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A Case for Formal Education in the Technical, Vocational Education and Training (TVET) Sector for Climate Change Adaptation and Disaster Risk Reduction in the Pacific Islands Region

Sarah Louise Hemstock, Helene Jacot Des Combes, T. Martin, F.L. Vaike, K. Maitava, L.-A. Buliruarua, V. Satiki, Nixon Kua and T. Marawa

Introduction

The Pacific Region is among the most vulnerable to climate change, while it has done little to contribute to the cause—producing less than 0.03% of current global greenhouse gas emissions (IEA 2011).

Despite this vulnerability, Pacific-African Caribbean and Pacific (P-ACP) countries appear to have the least capacity to react and adapt to adverse impacts of climate change. One of the key barriers to improving P-ACP countries’ resilience to climate change impacts has been confirmed as the lack of local and regional

The authors are the cross-disciplinary team involved in the implementation of the European Union Pacific Technical Vocational Education and Training in Sustainable Energy and Climate Change Adaptation Project (EU PacTVET). The purpose of the project is to enhance and/or create Pacific Small Island Developing States (P-SIDS) regional and national capacity and technical expertise to respond to climate change adaptation (CCA) and sustainable energy (SE) challenges. [1] [2]

capacity and expertise resulting from the absence of sustainable accredited and quality assured formal training programmes in the climate change adaptation (CCA) and disaster risk reduction/management (DRR/DRM) sectors at the TVET level. This situation is compounded by the absence of accredited teachers/trainers and well-resourced and equipped institutions to deliver the required training programmes. For example, in the Federated States of Micronesia according to new regulations more than 60% of currently employed teachers do not meet minimum qualification requirements (Buliruarua et al. 2015).

This research, and indeed the EU PacTVET project itself, is in response to the numerous calls throughout CCA/DRR related policy, at national, regional and global levels, for “capacity building”. This research attempts to put those policy calls into perspective and integrate findings from training needs and gap analyses in 15 P-ACP countries to outline key approaches that should be assimilated into a strategy for delivery of “capacity building” in the area of CCA and DRR that is both responsive to and reflective of identified P-ACP needs. This paper also examines why capacity building for CCA and DRR should be considered together.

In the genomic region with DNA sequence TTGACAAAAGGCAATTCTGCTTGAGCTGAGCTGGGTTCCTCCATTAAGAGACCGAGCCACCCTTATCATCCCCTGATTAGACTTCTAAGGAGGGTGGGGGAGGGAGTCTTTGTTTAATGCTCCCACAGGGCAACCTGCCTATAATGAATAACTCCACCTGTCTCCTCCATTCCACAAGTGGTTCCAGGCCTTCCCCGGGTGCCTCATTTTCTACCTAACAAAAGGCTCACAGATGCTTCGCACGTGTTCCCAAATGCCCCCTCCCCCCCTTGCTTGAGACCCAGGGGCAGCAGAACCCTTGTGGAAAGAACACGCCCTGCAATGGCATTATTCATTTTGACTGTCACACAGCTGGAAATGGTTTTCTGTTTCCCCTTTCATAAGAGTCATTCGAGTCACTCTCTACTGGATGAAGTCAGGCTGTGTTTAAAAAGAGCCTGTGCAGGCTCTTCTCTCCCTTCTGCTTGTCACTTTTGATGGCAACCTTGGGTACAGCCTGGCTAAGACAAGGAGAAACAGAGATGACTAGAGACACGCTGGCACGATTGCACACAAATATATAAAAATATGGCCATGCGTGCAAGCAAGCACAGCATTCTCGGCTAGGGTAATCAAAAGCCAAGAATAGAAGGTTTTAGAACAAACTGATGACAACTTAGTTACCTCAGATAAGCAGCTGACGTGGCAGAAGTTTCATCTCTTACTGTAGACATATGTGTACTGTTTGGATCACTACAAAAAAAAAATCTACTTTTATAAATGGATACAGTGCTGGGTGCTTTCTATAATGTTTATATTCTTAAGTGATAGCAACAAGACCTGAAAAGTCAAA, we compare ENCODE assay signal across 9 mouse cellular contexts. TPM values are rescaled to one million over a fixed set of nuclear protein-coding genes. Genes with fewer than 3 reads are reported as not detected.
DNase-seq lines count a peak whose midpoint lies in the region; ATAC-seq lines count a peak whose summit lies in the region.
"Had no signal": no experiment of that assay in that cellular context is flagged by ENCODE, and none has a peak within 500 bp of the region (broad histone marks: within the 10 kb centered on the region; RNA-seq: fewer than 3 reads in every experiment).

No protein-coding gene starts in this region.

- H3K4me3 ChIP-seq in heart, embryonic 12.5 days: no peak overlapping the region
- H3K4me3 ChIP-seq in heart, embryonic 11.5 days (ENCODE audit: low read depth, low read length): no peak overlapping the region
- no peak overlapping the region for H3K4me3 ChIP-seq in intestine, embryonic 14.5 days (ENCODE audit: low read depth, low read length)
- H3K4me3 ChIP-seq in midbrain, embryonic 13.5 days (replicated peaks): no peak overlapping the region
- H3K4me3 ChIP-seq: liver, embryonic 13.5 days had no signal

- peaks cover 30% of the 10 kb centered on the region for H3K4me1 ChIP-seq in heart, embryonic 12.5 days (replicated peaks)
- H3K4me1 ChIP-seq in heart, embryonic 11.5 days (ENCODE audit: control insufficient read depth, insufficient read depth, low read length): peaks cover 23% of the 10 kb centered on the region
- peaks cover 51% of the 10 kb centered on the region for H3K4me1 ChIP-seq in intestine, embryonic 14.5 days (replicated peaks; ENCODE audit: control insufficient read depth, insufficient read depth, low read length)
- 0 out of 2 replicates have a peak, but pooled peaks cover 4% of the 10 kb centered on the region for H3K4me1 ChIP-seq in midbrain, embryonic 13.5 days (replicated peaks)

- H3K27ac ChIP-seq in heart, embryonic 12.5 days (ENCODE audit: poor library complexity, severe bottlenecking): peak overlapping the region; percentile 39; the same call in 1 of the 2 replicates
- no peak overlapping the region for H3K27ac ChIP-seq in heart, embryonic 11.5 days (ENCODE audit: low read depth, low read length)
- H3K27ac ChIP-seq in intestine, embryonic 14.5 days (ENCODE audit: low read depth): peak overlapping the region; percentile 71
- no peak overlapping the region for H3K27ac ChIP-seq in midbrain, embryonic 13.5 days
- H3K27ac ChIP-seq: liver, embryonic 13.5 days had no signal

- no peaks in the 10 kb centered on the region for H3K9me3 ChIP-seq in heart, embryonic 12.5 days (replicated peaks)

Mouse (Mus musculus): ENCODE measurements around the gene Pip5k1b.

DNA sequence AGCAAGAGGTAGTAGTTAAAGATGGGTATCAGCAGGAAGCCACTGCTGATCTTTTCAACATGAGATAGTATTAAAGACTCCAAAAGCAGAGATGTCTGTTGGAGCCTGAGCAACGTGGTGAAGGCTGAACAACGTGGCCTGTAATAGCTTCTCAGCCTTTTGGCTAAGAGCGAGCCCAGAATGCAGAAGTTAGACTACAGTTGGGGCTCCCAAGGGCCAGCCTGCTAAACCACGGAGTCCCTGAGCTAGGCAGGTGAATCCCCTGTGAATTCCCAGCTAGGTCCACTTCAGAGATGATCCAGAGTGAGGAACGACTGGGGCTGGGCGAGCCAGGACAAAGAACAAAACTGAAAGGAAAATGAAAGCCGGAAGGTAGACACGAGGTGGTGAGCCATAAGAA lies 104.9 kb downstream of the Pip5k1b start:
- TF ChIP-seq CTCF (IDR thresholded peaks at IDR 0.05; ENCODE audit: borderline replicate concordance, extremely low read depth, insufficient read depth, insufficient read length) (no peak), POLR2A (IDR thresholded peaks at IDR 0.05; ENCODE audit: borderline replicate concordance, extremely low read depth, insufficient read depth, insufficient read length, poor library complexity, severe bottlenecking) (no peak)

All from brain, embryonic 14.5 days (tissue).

The definitions of formal and non-formal learning adopted by this paper are: Formal learning takes place in education and training institutions, is recognized by relevant national authorities, and leads to qualifications. Non-formal learning is learning that has been acquired in addition or alternatively to formal learning. It usually takes place in community-based settings, the workplace and through the activities of civil society organizations (UNESCO Institute for Lifelong Learning 2015).

  • [1] S.L. Hemstock (H) • N. Kua • T. Marawa Economic Development Division, The Pacific Community, 3rd Floor, Lotus Building, SPC - Private Mail Bag, Nabua, Fijie-mail: This email address is being protected from spam bots, you need Javascript enabled to view it H. Jacot Des Combes • T. Martin • F.L. Vaike • K. Maitava • L.-A. BuliruaruaThe Pacific Centre of Environment and Sustainable Development, The University of the South Pacific, Laudala Bay, Private Mail Bag, Suva, Fiji
  • [2] Satiki Fiji National University, Kings Road, P.O. Box 7222, Nasinu, Fiji © Springer International Publishing AG 2017 309 W. Leal Filho (ed.), Climate Change Adaptation in Pacific Countries, Climate Change Management, DOI 10.1007/978-3-319-50094-2_19
 
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